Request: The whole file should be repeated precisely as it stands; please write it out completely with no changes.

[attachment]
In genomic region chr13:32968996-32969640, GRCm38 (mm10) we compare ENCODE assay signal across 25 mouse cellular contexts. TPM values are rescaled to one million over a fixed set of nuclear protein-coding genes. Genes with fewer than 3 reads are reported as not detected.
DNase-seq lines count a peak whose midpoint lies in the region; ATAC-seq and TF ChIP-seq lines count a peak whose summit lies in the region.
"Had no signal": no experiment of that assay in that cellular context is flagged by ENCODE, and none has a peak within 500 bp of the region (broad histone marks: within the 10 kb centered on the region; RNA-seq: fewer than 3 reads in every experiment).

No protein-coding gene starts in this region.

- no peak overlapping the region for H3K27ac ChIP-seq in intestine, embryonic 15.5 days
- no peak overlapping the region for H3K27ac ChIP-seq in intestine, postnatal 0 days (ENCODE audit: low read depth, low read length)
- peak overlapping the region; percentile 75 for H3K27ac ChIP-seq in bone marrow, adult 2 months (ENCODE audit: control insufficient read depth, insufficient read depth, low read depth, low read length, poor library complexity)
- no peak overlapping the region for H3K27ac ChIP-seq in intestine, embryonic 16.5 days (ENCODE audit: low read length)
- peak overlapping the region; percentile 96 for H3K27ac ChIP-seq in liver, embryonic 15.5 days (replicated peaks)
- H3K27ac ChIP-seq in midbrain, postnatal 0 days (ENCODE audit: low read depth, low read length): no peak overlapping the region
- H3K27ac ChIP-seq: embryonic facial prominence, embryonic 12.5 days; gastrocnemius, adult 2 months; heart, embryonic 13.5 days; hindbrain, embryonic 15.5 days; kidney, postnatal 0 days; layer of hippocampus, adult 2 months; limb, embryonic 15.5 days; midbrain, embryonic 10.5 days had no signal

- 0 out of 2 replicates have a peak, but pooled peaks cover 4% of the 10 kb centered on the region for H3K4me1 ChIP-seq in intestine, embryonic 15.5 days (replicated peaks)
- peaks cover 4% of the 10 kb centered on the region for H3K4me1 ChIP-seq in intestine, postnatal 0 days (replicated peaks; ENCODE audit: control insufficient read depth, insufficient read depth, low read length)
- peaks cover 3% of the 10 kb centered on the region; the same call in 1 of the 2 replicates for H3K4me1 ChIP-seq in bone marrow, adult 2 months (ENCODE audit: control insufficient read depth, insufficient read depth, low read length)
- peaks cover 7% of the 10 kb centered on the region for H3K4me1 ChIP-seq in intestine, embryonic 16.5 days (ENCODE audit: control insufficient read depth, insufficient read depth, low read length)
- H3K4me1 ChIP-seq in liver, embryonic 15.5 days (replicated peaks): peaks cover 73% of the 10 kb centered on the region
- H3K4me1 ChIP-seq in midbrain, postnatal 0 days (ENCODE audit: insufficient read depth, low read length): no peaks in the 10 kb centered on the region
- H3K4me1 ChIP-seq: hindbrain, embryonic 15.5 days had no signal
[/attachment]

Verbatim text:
In genomic region chr13:32968996-32969640, GRCm38 (mm10) we compare ENCODE assay signal across 25 mouse cellular contexts. TPM values are rescaled to one million over a fixed set of nuclear protein-coding genes. Genes with fewer than 3 reads are reported as not detected.
DNase-seq lines count a peak whose midpoint lies in the region; ATAC-seq and TF ChIP-seq lines count a peak whose summit lies in the region.
"Had no signal": no experiment of that assay in that cellular context is flagged by ENCODE, and none has a peak within 500 bp of the region (broad histone marks: within the 10 kb centered on the region; RNA-seq: fewer than 3 reads in every experiment).

No protein-coding gene starts in this region.

- no peak overlapping the region for H3K27ac ChIP-seq in intestine, embryonic 15.5 days
- no peak overlapping the region for H3K27ac ChIP-seq in intestine, postnatal 0 days (ENCODE audit: low read depth, low read length)
- peak overlapping the region; percentile 75 for H3K27ac ChIP-seq in bone marrow, adult 2 months (ENCODE audit: control insufficient read depth, insufficient read depth, low read depth, low read length, poor library complexity)
- no peak overlapping the region for H3K27ac ChIP-seq in intestine, embryonic 16.5 days (ENCODE audit: low read length)
- peak overlapping the region; percentile 96 for H3K27ac ChIP-seq in liver, embryonic 15.5 days (replicated peaks)
- H3K27ac ChIP-seq in midbrain, postnatal 0 days (ENCODE audit: low read depth, low read length): no peak overlapping the region
- H3K27ac ChIP-seq: embryonic facial prominence, embryonic 12.5 days; gastrocnemius, adult 2 months; heart, embryonic 13.5 days; hindbrain, embryonic 15.5 days; kidney, postnatal 0 days; layer of hippocampus, adult 2 months; limb, embryonic 15.5 days; midbrain, embryonic 10.5 days had no signal

- 0 out of 2 replicates have a peak, but pooled peaks cover 4% of the 10 kb centered on the region for H3K4me1 ChIP-seq in intestine, embryonic 15.5 days (replicated peaks)
- peaks cover 4% of the 10 kb centered on the region for H3K4me1 ChIP-seq in intestine, postnatal 0 days (replicated peaks; ENCODE audit: control insufficient read depth, insufficient read depth, low read length)
- peaks cover 3% of the 10 kb centered on the region; the same call in 1 of the 2 replicates for H3K4me1 ChIP-seq in bone marrow, adult 2 months (ENCODE audit: control insufficient read depth, insufficient read depth, low read length)
- peaks cover 7% of the 10 kb centered on the region for H3K4me1 ChIP-seq in intestine, embryonic 16.5 days (ENCODE audit: control insufficient read depth, insufficient read depth, low read length)
- H3K4me1 ChIP-seq in liver, embryonic 15.5 days (replicated peaks): peaks cover 73% of the 10 kb centered on the region
- H3K4me1 ChIP-seq in midbrain, postnatal 0 days (ENCODE audit: insufficient read depth, low read length): no peaks in the 10 kb centered on the region
- H3K4me1 ChIP-seq: hindbrain, embryonic 15.5 days had no signal